WILLIAM S. BOYD SCHOOL OF LAW
UNIVERSITY OF NEVADA, LAS VEGAS
- Dean's Award
- Pro Bono Honors
- Carl W. Tobias Excellence in Writing Award
- Public Interest Fellowship
- Academic Scholarship
- President of the Child Advocacy Law Association
- Kids' Court School Outstanding Student
- Juvenile Justice Clinic
- Nevada Law Journal
- Partners in Pro Bono Program
- Student Ambassador
- Community Service Committee
- LACSN Educational Surrogate Parent Program
- Upward Bound Mock Trial Program
THE OHIO STATE UNIVERSITY
Bachelor of Arts
Major: Criminology & Psychology
- Nevada State Bar
- United States District Court, District of Nevada
- United States Immigration Court
- Nevada Attorneys for Criminal Justice (NACJ)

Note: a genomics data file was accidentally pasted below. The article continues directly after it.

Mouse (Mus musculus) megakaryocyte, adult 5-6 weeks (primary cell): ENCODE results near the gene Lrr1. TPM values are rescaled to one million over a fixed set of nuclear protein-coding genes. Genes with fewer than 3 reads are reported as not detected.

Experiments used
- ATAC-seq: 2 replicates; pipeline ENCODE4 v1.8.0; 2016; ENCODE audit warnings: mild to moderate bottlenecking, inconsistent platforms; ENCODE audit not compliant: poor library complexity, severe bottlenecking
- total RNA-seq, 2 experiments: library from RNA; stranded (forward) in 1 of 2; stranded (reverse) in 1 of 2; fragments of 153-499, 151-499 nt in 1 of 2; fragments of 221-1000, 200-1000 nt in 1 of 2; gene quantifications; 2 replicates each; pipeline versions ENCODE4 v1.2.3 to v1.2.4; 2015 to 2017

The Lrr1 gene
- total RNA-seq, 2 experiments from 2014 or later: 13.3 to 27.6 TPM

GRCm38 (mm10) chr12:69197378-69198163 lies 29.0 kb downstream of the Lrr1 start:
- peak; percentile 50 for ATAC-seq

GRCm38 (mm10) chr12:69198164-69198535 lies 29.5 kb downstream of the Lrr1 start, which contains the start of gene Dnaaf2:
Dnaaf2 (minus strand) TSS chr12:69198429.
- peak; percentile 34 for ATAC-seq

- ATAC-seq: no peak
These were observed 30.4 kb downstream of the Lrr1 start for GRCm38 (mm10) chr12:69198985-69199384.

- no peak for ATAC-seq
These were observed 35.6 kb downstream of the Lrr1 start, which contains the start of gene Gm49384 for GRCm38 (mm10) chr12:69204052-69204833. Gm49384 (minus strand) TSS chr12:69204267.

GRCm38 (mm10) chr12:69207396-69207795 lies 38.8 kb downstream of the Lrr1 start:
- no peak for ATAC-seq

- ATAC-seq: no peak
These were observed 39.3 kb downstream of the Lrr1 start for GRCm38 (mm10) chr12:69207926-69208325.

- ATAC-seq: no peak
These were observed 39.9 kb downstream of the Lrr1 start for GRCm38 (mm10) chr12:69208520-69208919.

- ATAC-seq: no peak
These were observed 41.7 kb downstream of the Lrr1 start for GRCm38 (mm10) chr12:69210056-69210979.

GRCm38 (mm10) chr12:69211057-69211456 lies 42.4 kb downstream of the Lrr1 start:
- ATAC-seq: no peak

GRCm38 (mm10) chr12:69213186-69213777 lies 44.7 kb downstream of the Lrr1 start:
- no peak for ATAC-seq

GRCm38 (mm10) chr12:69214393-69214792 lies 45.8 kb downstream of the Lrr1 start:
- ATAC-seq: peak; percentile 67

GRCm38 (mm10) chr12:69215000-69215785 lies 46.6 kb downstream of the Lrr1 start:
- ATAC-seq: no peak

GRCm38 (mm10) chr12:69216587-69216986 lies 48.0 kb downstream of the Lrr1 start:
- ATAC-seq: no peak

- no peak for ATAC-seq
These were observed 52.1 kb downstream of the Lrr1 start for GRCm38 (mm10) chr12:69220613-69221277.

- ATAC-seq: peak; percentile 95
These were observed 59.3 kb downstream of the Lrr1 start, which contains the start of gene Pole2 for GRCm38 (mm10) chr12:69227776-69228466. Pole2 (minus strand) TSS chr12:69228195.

- Rising Stars, Super Lawyers
- Top 100 Lawyers, MYVEGAS Magazine
- Top 40 Under 40, National Trial Lawyers
Rethinking the Nevada Campus Protection Act: Future Challenges & Reaching a Legislative Compromise, 15 Nev. L.J. 389 (2015).
Five Things You Should Know About Starting Your Own Law Firm, Communiqué, The Official Publication of the Clark County Bar Association (January 2019).
Why do you practice criminal law?
I attended law school to become a Judge Advocate General with the United States Marine Corps. I started my application for Officer Candidates School but was forced to withdraw after I tore a muscle in my shoulder. I joined the Clark County Public Defender as a law clerk the following summer and discovered a new mission: protecting those accused of a crime. I spent the next two years defending those accused of a crime, including children, and lobbying for criminal justice reform in the Nevada Legislature. After my judicial clerkship with the Honorable Michael P. Villani, it felt natural to practice criminal defense and protect the Constitution.